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Mayor Scott Robertson said it best: “Here we are again.”

And it wasn’t an April Fool’s joke, that comment which came at the end of an emotional Selma City Council meeting on April 1 — just a couple of days after another series of shootings.

Frankly, I’m as tired of writing about gun violence as everyone is of talking about it. For the families of victims, it is a nightmare of tragic proportions. For the rest of us, it is a fear we try to keep hidden but can’t.

Sure, our police chief tells us that many of the shootings are “targeted,” meaning the shooter had a specific target. So we are supposed to reassure ourselves that it wasn’t a random gunshot that could hit us or our family members?

But that is a false security. “Targeted” gunshots fired from a moving car often hit unintended targets.

So, yes, here we are again. Re-running our own version of “Fear Factor.”

Once again, the natives are restless. You saw it in the grim faces and the serious voices at a council meeting that had no agenda on its agenda.

The emotional appeals varied wildly, like every speaker wanted to say something, anything, to get the Council’s attention: I can’t walk my dog at night; the cops should stop every car on the streets; neighborhood watch works; neighborhood watch isn’t effective; the police chief needs to go on TV when there is a shooting.

They told the council that Selma would be better if we stop renting homes to gang-bangers, quit parking trailers on the streets, eliminate bullying in the schools, turn to Jesus. And if you want an even bigger dose of opinions, go on social media.

The scattershot approach can be jarring, but it symptomatic of a frustration that’s arises when there are too many gunshots and too few arrests. And when the focus appears to be a new police headquarters when the problem is on the streets.

So the police chief announces that some new officers will be sworn in at the next meeting and the council members assure the populace “we hear you loud and clear.”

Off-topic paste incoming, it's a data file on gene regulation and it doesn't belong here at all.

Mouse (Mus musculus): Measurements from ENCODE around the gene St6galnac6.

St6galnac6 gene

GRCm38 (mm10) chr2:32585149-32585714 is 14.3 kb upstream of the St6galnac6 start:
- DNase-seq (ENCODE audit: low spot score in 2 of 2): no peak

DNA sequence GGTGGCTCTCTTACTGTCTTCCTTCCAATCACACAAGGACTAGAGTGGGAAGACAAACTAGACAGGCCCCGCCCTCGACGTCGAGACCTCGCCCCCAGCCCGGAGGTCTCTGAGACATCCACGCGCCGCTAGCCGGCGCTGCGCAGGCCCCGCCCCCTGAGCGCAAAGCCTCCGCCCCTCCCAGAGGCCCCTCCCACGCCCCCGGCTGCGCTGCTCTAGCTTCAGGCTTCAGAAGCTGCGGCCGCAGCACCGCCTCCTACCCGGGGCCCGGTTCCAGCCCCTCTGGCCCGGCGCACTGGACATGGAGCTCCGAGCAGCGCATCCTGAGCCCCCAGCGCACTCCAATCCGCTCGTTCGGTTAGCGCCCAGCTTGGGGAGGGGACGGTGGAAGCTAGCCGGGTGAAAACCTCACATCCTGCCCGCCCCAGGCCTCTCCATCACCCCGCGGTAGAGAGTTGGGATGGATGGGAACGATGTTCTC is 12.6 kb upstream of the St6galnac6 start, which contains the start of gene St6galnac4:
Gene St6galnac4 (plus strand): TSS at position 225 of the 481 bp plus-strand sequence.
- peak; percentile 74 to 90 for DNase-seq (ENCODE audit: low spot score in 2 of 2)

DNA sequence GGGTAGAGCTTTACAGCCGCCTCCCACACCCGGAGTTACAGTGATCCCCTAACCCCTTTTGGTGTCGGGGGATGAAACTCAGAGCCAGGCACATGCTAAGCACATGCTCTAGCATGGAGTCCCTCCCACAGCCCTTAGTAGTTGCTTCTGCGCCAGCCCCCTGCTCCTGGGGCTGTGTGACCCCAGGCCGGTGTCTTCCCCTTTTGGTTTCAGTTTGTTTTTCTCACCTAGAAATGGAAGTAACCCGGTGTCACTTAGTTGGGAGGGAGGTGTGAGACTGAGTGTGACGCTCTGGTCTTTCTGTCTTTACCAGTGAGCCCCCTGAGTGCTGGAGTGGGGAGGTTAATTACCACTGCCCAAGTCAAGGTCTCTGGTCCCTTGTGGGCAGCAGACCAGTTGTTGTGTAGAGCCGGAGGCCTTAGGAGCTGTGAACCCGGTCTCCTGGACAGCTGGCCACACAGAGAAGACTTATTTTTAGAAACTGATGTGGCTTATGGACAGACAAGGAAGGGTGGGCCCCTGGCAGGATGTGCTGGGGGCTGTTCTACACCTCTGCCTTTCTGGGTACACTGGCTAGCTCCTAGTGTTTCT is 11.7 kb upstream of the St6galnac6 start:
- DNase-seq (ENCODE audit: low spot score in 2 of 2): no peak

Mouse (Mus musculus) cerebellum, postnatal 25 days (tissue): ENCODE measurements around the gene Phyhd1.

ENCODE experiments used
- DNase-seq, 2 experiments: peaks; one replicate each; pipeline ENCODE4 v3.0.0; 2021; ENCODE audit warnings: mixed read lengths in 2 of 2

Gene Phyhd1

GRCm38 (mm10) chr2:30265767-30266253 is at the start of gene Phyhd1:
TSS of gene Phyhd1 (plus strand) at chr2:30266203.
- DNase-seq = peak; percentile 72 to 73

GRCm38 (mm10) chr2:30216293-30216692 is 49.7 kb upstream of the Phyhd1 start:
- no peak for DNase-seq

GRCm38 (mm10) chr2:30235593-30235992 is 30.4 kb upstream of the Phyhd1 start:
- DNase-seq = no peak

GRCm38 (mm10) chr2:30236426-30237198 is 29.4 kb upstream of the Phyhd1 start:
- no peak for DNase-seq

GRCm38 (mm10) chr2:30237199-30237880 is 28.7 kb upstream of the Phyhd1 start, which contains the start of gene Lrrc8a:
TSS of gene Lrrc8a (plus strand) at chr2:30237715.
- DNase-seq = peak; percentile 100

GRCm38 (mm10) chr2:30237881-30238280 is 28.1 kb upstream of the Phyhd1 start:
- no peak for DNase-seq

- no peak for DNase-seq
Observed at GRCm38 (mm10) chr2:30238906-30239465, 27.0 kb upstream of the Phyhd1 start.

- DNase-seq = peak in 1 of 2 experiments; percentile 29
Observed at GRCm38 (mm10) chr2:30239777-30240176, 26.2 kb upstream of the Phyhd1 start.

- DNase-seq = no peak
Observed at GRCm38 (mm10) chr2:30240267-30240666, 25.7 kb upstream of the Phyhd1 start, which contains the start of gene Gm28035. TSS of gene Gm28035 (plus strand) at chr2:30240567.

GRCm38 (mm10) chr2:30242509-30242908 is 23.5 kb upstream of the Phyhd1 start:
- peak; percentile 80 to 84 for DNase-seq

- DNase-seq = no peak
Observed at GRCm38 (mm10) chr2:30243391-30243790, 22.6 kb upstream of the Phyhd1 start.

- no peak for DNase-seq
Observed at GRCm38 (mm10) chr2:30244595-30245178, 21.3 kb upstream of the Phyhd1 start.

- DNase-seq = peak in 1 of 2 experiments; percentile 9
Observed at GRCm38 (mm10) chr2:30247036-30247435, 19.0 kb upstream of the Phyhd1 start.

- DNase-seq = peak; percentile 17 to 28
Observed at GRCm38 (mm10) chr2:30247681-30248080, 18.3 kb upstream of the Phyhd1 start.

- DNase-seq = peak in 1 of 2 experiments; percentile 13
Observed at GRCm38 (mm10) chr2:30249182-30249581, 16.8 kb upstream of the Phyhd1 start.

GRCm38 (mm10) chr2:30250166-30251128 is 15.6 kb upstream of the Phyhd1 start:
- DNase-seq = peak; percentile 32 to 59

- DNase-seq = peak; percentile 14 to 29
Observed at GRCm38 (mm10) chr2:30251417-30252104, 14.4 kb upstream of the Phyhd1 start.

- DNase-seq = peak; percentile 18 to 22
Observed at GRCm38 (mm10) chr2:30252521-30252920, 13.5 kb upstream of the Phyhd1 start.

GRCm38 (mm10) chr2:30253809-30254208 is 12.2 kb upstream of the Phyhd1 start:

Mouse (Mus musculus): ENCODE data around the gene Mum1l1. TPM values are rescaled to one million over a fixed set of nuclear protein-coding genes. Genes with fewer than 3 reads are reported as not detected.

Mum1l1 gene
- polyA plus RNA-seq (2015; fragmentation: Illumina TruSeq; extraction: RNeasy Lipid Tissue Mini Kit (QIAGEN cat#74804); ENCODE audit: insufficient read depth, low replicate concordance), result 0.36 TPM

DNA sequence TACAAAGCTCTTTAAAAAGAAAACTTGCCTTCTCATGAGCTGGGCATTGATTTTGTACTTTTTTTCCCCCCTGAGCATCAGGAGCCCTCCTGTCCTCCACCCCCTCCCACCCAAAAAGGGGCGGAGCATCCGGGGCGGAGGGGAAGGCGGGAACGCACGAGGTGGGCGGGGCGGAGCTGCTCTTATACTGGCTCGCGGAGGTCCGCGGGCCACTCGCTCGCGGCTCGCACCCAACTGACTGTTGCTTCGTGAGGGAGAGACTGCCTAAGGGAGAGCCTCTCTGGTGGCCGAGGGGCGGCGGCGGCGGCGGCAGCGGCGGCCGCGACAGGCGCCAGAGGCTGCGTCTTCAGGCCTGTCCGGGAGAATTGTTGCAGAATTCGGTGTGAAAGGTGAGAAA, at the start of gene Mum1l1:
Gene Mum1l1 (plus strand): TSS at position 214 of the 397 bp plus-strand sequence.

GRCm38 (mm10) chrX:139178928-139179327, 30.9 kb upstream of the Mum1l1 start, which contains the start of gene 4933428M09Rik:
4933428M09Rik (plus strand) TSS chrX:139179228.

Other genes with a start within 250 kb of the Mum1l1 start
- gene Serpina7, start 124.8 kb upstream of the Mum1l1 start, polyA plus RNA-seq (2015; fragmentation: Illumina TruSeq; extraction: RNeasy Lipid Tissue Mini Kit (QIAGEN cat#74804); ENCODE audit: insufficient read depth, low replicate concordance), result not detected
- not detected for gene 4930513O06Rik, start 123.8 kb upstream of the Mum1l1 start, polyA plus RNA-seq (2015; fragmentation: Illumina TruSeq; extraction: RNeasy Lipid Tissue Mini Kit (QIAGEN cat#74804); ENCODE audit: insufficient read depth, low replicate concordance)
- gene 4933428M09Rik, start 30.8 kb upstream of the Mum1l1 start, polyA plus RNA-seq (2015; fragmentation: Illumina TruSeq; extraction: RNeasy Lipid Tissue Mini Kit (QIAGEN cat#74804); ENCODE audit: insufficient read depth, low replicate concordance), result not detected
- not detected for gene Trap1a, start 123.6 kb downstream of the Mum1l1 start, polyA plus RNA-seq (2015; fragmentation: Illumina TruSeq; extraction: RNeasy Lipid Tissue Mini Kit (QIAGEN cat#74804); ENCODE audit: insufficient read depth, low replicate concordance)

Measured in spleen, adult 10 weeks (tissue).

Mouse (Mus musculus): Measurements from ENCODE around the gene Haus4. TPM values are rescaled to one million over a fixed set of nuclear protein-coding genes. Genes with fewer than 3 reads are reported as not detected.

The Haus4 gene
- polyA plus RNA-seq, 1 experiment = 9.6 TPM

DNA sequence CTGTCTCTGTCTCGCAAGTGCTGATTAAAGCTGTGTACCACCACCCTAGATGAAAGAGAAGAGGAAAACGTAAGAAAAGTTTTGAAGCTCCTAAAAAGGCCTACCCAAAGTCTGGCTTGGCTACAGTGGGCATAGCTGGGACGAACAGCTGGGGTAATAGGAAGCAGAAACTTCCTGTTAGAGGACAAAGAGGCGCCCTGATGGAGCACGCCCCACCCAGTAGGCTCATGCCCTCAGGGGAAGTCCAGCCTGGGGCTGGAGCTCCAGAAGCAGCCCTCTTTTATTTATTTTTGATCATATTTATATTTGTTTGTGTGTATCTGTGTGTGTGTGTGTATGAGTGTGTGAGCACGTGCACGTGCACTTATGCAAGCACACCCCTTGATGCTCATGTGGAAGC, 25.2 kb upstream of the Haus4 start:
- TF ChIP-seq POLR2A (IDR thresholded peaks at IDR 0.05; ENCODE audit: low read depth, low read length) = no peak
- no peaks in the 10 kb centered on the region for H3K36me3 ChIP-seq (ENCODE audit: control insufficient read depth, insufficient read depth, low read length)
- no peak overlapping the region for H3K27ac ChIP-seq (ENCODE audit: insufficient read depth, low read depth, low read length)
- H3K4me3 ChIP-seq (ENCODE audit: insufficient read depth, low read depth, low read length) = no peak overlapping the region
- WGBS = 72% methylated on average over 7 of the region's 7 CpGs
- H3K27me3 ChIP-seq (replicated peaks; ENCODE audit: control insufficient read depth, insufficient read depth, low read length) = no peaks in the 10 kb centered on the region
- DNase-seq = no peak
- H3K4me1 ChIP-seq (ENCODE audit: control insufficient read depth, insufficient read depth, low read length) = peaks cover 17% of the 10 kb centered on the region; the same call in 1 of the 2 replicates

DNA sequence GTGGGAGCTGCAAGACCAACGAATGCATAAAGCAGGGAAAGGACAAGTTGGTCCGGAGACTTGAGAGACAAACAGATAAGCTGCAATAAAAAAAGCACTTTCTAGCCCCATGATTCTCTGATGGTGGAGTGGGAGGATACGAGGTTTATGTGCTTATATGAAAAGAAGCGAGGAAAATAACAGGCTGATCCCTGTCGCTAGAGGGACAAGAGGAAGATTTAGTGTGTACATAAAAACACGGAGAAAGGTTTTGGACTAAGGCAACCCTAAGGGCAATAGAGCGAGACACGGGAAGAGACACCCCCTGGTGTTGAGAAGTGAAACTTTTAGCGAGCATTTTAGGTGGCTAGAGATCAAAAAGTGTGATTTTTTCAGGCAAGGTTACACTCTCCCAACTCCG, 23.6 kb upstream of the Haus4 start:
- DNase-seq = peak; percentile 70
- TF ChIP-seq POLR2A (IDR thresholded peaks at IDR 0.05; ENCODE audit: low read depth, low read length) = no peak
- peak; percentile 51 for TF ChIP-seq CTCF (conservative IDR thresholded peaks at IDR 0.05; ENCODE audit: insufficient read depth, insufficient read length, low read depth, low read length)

But one thing is absolutely clear. The populace is loud and getting louder. And their pleas have a common tone: Anger and fear.

And with that comes a hidden danger. Fear and anger can feed on each other to create a combustible fuel. And the resulting fire can be destructive if not regulated properly. One man stood up at the council meeting and said he might have to take the law into his own hands the next time he catches a burglar, even though he knows that is wrong.

Sure, the fear factor can cause folks to get vocal, storm City Hall and ask for action. That is a positive response. But if kept unchecked, it can be deadly.

Thankfully, most Selma citizens, even the most angry and fearful, are law-abiding. They desire to make their voices heard, their complaints understood. That’s why we had a two-hour City Council meeting that had no action items on the agenda.

The sad irony was that meeting began with commendations for some Selma High athletes and for the Boys & Girls Clubs. City Hall was filled with bright, talented, hard-working youth, with hopes and dreams of someday being productive adults.

Thirty minutes later we were hearing concerns about young people being shot.

To use an overworked cliche, the optics were really bad.

The concerned residents of Selma, a proud city suffering under a bad rep, need some answers. “We hear ya” is not going to cut it for much longer.

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(Longtime Selma resident Ken Robison is a retired newspaper reporter, editor, columnist and photographer. Selma Stories runs regularly in The Enterprise.)

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